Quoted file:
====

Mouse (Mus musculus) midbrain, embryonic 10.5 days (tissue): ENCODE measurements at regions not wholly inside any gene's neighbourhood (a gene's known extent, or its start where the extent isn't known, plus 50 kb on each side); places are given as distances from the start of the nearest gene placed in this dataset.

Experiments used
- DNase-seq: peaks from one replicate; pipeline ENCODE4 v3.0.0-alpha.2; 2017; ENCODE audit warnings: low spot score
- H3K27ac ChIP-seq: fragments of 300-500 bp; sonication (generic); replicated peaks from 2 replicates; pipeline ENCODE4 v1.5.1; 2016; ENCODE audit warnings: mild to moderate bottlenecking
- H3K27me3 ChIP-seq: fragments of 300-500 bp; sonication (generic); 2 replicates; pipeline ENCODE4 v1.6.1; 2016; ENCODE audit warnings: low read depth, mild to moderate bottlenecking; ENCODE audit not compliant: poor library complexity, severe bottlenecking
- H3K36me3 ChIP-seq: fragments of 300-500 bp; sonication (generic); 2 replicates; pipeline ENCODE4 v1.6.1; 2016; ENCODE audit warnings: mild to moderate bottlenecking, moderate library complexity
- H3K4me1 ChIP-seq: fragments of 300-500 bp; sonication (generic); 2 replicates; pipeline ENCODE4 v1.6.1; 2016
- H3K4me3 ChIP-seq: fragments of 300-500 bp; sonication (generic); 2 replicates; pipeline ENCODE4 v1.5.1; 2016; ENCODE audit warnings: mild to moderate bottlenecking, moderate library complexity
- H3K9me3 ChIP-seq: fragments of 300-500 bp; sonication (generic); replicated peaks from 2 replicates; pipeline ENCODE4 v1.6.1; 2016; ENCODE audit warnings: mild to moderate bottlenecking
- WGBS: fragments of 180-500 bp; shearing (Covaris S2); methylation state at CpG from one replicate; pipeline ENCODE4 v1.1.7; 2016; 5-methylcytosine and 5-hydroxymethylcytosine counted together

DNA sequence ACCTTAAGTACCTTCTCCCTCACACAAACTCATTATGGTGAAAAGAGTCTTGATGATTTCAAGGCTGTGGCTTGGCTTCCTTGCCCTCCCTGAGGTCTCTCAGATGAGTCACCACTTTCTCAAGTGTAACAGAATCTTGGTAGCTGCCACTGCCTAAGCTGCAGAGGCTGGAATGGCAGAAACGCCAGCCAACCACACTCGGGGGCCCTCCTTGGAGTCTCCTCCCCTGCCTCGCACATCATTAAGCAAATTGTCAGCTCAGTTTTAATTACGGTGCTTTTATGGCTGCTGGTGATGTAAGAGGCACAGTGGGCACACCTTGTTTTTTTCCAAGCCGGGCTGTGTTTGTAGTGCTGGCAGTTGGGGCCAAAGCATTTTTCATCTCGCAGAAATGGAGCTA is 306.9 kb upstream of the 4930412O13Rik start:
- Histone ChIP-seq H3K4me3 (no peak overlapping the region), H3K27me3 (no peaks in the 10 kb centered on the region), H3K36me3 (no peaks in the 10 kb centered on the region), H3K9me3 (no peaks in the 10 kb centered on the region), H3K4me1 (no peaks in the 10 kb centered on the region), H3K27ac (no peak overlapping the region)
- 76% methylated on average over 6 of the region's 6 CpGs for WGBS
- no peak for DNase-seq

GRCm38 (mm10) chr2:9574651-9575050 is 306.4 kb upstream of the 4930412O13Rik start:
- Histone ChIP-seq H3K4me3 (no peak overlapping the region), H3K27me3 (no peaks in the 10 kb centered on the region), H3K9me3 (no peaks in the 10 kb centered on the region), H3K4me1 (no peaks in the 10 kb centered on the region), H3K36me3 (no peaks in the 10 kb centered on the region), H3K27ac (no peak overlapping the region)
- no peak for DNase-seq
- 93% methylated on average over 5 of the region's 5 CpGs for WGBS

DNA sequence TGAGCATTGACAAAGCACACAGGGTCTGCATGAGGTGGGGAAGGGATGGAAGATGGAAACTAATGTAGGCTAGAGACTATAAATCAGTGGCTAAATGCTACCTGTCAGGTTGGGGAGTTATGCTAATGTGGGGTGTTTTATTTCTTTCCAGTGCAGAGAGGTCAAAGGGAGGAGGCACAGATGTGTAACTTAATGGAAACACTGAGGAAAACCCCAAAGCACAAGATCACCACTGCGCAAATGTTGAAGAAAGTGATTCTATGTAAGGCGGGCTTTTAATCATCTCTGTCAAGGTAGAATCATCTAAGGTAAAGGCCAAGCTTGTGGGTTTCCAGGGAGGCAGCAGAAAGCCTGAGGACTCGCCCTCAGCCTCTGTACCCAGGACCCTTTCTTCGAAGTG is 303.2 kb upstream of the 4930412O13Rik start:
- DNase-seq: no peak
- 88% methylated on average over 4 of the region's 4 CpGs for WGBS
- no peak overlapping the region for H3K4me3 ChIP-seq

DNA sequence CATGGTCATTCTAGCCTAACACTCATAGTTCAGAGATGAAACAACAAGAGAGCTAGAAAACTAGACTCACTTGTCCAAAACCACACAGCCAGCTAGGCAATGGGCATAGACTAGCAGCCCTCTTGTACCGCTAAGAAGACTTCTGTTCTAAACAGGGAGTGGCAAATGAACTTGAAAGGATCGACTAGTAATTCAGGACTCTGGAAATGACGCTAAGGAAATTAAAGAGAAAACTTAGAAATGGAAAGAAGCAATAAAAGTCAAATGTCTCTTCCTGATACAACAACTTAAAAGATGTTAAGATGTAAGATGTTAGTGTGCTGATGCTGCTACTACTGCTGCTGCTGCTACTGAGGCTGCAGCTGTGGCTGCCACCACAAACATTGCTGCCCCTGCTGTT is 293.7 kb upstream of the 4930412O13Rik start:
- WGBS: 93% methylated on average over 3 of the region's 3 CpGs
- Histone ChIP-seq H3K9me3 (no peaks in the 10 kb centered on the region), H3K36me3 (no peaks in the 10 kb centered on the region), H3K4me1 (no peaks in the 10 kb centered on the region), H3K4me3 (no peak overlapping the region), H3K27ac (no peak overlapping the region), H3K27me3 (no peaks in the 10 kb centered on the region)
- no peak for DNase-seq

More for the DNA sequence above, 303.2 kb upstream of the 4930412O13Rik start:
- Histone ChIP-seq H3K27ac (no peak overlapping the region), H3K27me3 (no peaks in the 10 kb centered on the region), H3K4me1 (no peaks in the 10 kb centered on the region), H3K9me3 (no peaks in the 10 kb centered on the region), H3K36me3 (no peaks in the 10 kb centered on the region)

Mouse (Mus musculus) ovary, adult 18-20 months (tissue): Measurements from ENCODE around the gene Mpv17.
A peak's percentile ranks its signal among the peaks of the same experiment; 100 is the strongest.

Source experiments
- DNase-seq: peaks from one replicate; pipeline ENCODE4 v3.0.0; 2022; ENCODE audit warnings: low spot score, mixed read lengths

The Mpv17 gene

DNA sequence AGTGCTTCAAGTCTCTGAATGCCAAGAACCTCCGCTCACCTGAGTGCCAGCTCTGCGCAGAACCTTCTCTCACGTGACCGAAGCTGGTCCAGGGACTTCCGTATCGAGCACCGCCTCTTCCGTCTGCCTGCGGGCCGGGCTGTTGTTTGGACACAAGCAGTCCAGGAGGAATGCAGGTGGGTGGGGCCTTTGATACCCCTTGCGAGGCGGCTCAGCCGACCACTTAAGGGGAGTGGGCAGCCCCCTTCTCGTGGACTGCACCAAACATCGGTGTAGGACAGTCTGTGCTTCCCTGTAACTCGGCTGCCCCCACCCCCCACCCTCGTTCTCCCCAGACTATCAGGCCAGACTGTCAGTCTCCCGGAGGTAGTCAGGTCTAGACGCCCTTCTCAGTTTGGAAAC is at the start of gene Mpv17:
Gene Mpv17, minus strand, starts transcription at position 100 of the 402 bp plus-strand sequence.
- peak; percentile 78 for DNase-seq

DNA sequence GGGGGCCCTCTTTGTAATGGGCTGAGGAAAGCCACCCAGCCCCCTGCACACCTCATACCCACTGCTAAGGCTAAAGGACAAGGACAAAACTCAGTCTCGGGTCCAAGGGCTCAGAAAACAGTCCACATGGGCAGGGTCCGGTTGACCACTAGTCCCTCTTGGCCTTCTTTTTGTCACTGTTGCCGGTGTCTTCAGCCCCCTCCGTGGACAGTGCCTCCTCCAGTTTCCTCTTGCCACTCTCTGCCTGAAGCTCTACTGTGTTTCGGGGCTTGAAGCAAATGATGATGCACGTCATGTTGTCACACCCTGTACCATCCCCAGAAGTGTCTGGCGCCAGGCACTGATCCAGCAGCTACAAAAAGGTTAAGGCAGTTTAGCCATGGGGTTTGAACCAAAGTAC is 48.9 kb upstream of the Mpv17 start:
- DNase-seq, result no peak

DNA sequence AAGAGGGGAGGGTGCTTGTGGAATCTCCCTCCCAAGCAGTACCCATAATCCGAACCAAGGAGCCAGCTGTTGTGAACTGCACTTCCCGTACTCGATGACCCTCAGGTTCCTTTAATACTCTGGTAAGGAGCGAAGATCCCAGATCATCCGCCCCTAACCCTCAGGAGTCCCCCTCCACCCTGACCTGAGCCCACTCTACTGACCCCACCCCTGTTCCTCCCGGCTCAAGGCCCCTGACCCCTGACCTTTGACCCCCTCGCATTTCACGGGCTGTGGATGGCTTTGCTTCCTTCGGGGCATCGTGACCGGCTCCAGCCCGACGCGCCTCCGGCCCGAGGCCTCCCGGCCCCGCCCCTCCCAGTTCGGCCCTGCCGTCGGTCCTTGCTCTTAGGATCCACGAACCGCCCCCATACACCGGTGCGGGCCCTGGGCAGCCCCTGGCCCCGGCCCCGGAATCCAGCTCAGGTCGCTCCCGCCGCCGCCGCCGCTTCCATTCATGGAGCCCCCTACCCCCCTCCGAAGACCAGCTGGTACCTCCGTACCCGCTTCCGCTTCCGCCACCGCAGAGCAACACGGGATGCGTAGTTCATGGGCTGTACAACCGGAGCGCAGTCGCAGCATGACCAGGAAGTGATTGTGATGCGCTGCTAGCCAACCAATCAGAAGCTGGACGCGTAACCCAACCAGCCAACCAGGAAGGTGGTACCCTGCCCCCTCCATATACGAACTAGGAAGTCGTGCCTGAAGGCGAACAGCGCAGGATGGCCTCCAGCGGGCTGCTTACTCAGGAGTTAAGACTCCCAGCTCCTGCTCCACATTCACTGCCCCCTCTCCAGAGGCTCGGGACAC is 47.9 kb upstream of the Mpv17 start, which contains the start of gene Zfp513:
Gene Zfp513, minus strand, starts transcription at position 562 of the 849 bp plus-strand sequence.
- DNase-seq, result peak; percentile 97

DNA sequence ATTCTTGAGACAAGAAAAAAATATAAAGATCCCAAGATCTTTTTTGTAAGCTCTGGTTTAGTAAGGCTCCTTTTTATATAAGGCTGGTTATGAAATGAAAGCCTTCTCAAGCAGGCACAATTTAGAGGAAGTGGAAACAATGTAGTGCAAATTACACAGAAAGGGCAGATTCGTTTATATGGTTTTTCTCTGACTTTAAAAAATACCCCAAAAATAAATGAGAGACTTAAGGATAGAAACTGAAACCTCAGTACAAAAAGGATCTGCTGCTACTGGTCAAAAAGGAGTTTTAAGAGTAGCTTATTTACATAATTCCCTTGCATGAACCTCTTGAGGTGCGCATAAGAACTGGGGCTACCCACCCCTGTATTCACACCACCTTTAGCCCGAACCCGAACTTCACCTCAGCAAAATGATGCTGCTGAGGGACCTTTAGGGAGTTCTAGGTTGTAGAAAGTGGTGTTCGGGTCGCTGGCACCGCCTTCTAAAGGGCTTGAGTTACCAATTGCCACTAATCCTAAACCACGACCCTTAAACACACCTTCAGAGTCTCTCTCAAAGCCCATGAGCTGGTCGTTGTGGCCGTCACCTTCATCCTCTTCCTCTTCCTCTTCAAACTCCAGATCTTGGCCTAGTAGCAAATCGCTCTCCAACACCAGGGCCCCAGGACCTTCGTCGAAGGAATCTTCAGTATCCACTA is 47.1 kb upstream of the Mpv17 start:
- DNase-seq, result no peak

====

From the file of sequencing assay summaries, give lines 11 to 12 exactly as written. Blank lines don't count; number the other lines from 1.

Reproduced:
DNA sequence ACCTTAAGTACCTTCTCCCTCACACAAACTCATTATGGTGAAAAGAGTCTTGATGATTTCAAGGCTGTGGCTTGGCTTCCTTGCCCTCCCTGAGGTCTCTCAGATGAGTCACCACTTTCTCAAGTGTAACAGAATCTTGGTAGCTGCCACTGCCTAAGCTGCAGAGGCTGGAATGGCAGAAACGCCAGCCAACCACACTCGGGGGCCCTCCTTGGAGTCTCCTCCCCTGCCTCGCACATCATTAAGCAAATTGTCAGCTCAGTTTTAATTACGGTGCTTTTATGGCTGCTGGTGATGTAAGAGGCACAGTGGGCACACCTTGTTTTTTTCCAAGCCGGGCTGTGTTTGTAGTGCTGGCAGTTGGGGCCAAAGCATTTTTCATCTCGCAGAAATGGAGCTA is 306.9 kb upstream of the 4930412O13Rik start:
- Histone ChIP-seq H3K4me3 (no peak overlapping the region), H3K27me3 (no peaks in the 10 kb centered on the region), H3K36me3 (no peaks in the 10 kb centered on the region), H3K9me3 (no peaks in the 10 kb centered on the region), H3K4me1 (no peaks in the 10 kb centered on the region), H3K27ac (no peak overlapping the region)